Skip to Main Content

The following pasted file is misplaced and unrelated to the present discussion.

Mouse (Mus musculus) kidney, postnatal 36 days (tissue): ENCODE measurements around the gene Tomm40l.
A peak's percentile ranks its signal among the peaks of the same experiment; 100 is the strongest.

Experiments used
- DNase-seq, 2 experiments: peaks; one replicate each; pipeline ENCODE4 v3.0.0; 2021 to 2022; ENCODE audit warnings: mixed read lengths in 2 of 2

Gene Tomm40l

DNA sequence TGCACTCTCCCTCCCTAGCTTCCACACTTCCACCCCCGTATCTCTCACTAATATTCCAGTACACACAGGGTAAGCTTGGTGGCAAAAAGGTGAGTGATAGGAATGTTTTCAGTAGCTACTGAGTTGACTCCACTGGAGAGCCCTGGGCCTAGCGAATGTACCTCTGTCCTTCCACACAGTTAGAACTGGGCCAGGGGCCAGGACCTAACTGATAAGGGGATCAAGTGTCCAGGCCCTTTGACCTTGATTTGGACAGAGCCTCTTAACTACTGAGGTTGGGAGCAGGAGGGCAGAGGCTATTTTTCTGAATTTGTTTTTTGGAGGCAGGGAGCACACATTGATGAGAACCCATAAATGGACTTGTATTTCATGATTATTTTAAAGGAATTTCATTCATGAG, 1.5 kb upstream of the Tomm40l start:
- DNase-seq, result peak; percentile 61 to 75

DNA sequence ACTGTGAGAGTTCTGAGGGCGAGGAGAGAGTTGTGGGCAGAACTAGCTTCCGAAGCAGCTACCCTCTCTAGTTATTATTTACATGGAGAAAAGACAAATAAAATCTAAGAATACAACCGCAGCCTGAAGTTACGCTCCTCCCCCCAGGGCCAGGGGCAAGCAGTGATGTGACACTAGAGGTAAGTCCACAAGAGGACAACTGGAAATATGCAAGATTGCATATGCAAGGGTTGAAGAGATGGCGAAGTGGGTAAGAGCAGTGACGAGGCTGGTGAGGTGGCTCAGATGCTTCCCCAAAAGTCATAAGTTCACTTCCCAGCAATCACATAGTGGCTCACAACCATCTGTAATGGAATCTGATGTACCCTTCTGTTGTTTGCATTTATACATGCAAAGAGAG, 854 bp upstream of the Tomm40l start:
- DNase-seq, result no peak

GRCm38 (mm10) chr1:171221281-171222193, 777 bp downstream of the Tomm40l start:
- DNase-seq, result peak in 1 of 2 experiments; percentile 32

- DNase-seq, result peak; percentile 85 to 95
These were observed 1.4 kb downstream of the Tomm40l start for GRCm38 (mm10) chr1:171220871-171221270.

Range and k-nearest neighbor searching are core problems in pattern recognition. Given a database S of objects in a metric space M and a query object q in M, in a range searching problem the goal is to find the objects of S within some threshold distance to g, whereas in a k-nearest neighbor searching problem, the k elements of S closest to q must be produced. These problems can obviously be solved with a linear number of distance calculations, by comparing the query object against every object in the database. However, the goal is to solve such problems much faster. We combine and extend ideas from the M-tree, the multivantage point structure, and the FQ-tree to create a new structure in the "bisector tree" class, called the Antipole tree. Bisection is based on the proximity to an "Antipole" pair of elements generated by a suitable linear randomized tournament. The final winners a, b of such a tournament is far enough apart to approximate the diameter of the splitting set. If dist(a, b) is larger than the chosen cluster diameter threshold, then the cluster is split. The proposed data structure is an indexing scheme suitable for (exact and approximate) best match searching on generic metric spaces. The Antipole tree outperforms by a factor of approximately two existing structures such as list of clusters, M-trees, and others and, in many cases, it achieves better clustering properties.